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Projected rainfall and temperature anomalies expected to worsen social vulnerability in Kenya
  • +3
  • Denis Macharia,
  • Gilbert Ouma,
  • Christopher Oludhe,
  • Herbert Misiani,
  • Anastasia Wahome,
  • Robinson Mugo
Denis Macharia

Corresponding Author:[email protected]

Author Profile
Gilbert Ouma
Christopher Oludhe
Herbert Misiani
Anastasia Wahome
Robinson Mugo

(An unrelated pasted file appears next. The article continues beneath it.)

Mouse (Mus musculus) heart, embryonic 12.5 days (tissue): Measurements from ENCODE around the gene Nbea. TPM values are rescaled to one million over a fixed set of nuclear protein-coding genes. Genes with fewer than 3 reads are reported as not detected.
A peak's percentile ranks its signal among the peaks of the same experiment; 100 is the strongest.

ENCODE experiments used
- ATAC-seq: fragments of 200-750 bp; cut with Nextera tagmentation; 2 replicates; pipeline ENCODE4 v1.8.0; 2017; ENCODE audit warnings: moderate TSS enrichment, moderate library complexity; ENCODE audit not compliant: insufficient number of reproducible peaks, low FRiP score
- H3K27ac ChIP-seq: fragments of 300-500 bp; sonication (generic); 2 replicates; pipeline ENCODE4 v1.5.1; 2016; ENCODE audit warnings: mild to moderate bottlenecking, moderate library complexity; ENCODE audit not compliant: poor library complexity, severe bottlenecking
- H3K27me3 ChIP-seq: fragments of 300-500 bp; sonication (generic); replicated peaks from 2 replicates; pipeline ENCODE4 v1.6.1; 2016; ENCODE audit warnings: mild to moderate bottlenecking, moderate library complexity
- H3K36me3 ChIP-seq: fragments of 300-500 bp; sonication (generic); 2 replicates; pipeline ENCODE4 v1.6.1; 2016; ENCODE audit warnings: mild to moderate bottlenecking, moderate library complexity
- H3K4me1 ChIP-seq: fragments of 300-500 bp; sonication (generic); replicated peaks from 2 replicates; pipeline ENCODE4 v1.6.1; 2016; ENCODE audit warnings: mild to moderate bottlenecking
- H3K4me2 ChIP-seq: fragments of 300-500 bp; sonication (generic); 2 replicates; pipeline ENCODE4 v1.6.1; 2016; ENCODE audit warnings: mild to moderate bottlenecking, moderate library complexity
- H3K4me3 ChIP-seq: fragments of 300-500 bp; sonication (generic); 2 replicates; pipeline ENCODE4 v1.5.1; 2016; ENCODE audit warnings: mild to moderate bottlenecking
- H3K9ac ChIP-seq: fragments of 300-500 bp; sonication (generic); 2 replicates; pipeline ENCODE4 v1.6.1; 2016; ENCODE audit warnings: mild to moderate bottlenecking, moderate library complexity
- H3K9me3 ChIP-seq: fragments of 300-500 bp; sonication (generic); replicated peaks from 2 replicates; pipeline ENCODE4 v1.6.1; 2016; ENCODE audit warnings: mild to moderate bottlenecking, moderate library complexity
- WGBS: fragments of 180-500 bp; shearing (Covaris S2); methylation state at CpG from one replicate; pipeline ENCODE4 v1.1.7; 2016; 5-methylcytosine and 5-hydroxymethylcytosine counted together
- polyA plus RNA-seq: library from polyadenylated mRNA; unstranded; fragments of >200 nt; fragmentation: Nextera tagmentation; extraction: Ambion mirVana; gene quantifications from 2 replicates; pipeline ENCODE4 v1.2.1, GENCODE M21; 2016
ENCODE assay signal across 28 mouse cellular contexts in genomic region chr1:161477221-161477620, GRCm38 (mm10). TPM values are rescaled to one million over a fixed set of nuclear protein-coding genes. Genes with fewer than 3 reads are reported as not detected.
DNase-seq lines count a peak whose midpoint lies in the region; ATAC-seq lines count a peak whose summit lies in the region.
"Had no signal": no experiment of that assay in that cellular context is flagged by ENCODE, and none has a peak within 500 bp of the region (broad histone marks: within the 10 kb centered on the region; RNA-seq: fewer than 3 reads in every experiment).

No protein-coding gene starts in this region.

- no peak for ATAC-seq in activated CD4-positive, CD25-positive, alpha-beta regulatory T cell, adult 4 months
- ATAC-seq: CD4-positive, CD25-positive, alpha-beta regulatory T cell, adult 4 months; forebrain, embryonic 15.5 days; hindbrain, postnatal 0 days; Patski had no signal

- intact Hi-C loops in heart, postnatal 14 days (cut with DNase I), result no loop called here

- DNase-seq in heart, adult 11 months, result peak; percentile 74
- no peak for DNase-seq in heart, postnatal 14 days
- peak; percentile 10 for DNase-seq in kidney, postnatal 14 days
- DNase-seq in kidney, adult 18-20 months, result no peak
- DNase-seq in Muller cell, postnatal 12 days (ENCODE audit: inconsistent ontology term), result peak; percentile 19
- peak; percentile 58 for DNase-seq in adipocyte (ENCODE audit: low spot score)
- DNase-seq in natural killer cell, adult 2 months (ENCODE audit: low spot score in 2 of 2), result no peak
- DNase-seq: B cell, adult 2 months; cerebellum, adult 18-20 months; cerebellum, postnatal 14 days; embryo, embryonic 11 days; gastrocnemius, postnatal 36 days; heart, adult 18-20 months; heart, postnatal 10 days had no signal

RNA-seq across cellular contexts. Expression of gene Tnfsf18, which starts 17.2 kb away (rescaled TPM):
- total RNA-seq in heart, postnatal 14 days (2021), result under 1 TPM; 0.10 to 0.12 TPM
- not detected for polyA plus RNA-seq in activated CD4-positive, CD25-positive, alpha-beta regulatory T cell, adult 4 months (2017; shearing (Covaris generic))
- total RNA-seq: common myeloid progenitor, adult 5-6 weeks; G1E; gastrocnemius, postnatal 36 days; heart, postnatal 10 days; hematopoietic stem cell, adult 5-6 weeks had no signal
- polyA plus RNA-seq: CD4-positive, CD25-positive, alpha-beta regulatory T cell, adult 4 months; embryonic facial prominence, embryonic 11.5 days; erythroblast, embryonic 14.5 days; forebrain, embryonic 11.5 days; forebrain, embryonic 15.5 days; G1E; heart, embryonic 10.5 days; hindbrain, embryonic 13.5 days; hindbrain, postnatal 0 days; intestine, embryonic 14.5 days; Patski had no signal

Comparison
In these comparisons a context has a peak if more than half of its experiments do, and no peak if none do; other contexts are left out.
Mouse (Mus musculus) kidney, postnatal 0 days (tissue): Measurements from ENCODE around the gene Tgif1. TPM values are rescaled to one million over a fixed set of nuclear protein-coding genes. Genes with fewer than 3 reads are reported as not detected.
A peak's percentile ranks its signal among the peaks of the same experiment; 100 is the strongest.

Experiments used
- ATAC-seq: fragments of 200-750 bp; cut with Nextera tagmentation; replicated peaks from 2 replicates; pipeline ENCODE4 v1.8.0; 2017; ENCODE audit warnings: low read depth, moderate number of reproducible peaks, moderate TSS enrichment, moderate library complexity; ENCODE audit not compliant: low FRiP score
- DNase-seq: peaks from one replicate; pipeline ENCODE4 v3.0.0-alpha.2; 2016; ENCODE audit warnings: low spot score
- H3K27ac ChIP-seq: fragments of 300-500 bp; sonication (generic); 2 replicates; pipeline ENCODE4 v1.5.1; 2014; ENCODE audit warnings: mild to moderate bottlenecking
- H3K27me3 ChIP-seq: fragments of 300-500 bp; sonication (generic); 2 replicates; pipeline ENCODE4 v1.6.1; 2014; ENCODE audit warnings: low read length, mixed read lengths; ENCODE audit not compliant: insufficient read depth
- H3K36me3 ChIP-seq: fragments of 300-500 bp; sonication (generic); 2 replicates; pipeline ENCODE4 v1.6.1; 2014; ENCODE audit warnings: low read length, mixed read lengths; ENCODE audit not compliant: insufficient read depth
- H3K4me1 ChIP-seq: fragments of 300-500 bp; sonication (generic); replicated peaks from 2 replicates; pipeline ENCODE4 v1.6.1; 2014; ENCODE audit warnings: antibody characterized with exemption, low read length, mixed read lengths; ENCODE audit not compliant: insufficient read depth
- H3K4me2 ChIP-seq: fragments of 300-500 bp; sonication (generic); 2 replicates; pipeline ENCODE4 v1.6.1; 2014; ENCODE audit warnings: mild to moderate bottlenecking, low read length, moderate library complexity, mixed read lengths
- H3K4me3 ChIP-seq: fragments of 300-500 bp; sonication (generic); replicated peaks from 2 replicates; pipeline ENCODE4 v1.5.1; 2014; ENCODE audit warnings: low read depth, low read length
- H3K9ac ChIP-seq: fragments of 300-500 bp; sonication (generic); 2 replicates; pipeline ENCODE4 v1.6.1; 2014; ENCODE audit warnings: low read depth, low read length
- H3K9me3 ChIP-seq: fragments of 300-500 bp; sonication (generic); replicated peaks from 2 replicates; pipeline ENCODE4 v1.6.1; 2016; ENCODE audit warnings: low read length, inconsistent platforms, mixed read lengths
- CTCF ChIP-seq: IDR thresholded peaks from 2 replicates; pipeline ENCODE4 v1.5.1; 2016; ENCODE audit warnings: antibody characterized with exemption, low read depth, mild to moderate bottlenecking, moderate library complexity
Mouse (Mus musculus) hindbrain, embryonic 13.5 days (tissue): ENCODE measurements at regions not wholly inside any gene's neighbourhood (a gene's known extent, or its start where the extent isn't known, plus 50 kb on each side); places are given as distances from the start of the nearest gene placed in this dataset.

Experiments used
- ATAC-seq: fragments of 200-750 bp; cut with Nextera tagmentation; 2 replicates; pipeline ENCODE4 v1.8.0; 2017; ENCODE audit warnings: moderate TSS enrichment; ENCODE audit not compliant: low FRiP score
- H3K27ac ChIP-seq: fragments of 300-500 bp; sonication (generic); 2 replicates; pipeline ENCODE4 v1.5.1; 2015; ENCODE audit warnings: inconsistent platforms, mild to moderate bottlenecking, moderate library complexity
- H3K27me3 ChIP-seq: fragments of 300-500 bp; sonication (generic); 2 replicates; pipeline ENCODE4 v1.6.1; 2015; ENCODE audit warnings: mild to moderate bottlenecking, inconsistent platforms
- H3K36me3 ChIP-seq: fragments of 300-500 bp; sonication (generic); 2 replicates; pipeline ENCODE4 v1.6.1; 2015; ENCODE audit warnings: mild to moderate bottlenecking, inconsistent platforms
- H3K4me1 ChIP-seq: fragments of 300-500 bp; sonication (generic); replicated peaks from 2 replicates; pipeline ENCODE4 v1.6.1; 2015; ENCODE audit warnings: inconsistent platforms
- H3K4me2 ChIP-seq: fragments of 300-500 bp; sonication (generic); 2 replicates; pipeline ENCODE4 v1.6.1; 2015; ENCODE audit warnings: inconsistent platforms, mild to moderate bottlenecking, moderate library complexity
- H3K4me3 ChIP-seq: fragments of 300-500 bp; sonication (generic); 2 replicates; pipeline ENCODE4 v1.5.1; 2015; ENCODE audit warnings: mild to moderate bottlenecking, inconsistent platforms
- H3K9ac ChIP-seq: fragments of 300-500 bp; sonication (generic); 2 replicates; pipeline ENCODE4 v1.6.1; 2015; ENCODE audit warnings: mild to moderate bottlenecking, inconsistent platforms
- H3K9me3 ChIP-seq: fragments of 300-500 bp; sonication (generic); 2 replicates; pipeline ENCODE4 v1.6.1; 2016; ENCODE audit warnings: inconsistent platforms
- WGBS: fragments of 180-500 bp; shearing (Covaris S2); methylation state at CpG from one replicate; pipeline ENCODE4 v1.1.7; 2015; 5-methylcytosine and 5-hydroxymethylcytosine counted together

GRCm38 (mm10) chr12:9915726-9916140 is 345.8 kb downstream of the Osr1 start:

Long-term climate resilience and poverty eradication in Kenya are expected to be affected by continued global warming. Using observed climate data and projections from a regionally downscaled global climate model, and environmental and socioeconomic data, we mapped hotspots of climate change vulnerability to support the prioritization of resilience-building interventions. Significant decreasing trends in rainfall were found in most of the eastern and coastal areas of the country. High rainfall variability was observed in most arid and semi-arid regions. A higher increase in mean annual temperatures was observed in the cooler highlands of central and western regions and lower in the arid and semi-arid regions. The decreasing trends in rainfall coupled with high variability and increases in mean temperatures were projected to continue. Similarly, hotspots of high vulnerability were mostly located in arid and semi-arid regions. The vulnerability was mainly driven by climate stresses that were observed in these areas including high temperatures, high rainfall variability, decreasing rainfall, and where access to clean water, good housing, health services, and market services was poor. Additionally, these areas had high poverty rates and occupied about 68% of the country with an estimated population of eight million people in 2016. Projections show that “high” vulnerability could increase by 45% and 47% under RCP 4.5 and 8.5 respectively, roping in an additional 5–9 million people by 2050. The vulnerability maps developed here can be used to establish drought impact models that take into account existing adaptation measures, and the expected intensification of vulnerability with climate change. In addition, they can also be used to drive adaptation funding models that are tied to outcomes that result in significant and scalable benefits.